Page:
[CQ-Contest] receiver evaluations

al_lorona at agilent.com al_lorona at agilent.com
Wed Mar 19 11:28:49 EST 2003

Hi, Eric,

The test you described is called the Noise Power Ratio (NPR) test, and it is used more and more to simulate the multi-carrier conditions that an amplifier is likely to see. It is primarily for transmit and receive amplifiers working at high frequency, but I don't know if it has ever been applied to the entire receiver, RF-to-AF. 

You need a very good signal generator to create that kind of a signal. The noise has to be wideband and perfectly flat, with sharp corners. The notch is very difficult to create. You want to get a notch about one channel bandwidth wide, which in a typical ham receiver would be about 2.5 kHz for SSB or 500 Hz for CW. An analog filter can be used, but it is far from ideal. Nowadays, an RF generator with arbitrary digital modulation is used and the NPR modulating signal usually has to be downloaded from a computer into the generator. The signal is usually in I-Q; that is, there are two channels which are combined to give you the necessary amplitude-and-phase-versus-time waveforms that describe the spectrum required. You can see a glimpse of what I'm talking about at:



Al  W6LX

-----Original Message-----
From: Eric Scace K3NA [mailto:eric at k3na.org] 
Sent: Tuesday, March 18, 2003 1:06 PM
To: Cq-Contest
Subject: [CQ-Contest] receiver evaluations

   For some time now, ARRL and others have included in their collection of receiver performance test the blocking dynamic range and
two-tone 3rd-order IMD, using two signals with some spacing such as 5 or 20 kHz.  Of course, two strong signals doesn't emulate much
of the real world.

   I recall a variation of this test that was used by AT&T to evaluate performance of multi-channel radio receivers used to carry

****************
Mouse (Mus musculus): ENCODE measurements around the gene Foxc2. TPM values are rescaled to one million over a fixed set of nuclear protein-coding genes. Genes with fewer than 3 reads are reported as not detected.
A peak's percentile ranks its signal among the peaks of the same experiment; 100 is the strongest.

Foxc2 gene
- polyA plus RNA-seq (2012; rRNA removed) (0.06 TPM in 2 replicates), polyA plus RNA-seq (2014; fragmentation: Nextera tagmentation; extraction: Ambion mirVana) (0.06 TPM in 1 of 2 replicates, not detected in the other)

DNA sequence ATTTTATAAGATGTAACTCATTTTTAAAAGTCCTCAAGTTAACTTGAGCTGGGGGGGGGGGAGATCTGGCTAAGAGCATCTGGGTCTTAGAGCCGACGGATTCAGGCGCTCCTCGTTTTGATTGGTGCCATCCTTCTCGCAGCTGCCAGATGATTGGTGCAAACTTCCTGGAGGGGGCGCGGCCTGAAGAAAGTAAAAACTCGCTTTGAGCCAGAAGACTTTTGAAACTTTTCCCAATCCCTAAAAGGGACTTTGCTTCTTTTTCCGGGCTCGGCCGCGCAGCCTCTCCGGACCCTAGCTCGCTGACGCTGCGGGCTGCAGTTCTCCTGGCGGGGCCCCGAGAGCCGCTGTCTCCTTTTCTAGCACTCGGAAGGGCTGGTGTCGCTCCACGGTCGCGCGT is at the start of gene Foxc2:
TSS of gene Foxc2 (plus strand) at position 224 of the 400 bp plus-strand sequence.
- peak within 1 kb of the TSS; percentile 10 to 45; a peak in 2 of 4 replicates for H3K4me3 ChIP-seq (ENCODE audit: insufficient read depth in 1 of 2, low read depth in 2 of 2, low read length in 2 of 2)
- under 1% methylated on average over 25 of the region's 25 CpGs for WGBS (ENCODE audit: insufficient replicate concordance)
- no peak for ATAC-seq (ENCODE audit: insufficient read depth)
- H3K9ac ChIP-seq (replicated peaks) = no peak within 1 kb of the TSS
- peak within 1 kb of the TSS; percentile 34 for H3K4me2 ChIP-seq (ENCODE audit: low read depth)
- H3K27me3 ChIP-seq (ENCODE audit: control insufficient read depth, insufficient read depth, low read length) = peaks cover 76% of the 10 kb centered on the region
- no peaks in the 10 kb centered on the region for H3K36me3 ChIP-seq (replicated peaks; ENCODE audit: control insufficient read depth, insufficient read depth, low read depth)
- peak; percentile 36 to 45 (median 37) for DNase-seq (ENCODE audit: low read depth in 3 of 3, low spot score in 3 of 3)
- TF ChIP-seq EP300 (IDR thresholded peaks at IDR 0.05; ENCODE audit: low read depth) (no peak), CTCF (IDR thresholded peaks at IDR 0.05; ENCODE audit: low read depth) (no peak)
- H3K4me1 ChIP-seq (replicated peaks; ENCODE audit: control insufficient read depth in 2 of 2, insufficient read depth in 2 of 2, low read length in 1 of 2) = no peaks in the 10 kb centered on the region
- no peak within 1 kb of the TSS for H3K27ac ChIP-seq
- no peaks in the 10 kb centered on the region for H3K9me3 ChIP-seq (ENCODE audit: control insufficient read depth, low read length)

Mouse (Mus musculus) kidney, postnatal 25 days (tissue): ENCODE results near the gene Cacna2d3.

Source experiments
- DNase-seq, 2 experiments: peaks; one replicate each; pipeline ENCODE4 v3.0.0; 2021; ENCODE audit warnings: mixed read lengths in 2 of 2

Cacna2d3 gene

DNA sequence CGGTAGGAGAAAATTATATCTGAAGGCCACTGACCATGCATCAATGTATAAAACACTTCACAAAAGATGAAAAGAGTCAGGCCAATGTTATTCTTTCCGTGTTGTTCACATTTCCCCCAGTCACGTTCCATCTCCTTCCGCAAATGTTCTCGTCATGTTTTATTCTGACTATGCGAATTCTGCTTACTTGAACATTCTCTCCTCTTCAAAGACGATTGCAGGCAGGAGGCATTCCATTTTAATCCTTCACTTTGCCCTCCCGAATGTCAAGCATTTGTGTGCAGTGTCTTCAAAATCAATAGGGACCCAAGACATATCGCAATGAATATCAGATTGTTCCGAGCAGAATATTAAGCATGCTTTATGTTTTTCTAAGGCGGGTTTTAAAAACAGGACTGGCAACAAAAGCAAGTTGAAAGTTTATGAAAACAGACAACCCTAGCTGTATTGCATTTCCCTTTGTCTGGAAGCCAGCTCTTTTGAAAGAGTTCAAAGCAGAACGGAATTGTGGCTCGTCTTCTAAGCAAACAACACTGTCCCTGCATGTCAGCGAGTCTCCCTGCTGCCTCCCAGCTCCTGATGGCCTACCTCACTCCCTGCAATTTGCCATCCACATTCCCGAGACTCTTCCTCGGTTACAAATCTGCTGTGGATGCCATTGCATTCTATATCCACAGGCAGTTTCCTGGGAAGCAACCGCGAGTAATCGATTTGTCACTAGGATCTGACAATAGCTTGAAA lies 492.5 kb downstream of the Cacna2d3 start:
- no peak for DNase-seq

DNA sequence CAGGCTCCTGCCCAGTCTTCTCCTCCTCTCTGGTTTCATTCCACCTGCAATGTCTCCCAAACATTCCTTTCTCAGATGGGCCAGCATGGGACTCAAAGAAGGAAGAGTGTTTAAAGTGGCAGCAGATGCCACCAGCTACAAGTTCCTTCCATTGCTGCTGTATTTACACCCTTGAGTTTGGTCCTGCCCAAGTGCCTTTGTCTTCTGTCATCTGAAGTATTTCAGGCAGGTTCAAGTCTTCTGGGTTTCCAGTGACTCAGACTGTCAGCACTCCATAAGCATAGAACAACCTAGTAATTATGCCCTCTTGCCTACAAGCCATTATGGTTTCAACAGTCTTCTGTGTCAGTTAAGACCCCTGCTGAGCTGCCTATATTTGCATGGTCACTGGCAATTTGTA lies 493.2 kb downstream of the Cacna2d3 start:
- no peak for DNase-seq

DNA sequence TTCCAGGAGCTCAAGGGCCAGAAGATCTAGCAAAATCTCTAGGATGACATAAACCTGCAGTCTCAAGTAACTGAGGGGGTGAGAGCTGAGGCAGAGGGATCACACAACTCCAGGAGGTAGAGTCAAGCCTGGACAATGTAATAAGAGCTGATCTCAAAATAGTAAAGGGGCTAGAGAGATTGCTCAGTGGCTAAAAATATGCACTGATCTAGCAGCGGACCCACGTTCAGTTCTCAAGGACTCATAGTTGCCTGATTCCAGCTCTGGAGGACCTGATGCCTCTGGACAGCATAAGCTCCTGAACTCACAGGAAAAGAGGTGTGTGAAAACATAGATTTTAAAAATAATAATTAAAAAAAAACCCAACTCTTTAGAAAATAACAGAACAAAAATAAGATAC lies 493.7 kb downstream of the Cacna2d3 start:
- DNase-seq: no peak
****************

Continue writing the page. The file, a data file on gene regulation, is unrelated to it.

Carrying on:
large quantities of telephone channels.  Naturally, one did not want a strong signal in one telephone channel to contaminate the
signals being carried in other channels on the route.  The test was performed as follows:
   -- instead of two signals being applied to the receiver under test, a broadband noise was applied.  The noise was modified by
notching out the bandwidth for one channel; i.e., essentially no noise in the notched channel.
   -- measurements were made in the channel corresponding to the notch.
   -- noise power to the receiver was increased until the point at which the measured channel started to exhibit degradation (e.g.,
increase in the noise floor).

   This seems to be a more general test that corresponds more closely to what a contest receiver experiences on a crowded band;
i.e., LOTS of signals attacking the receiver across the band.

   Could those who are knowledgeable about receiver evaluation methodology comment as to whether such a test would be more likely to
accurately characterize the ability of a receiver to hold up against strong signals outside of the operating passband than the
two-signal test method?


-- Eric K3NA

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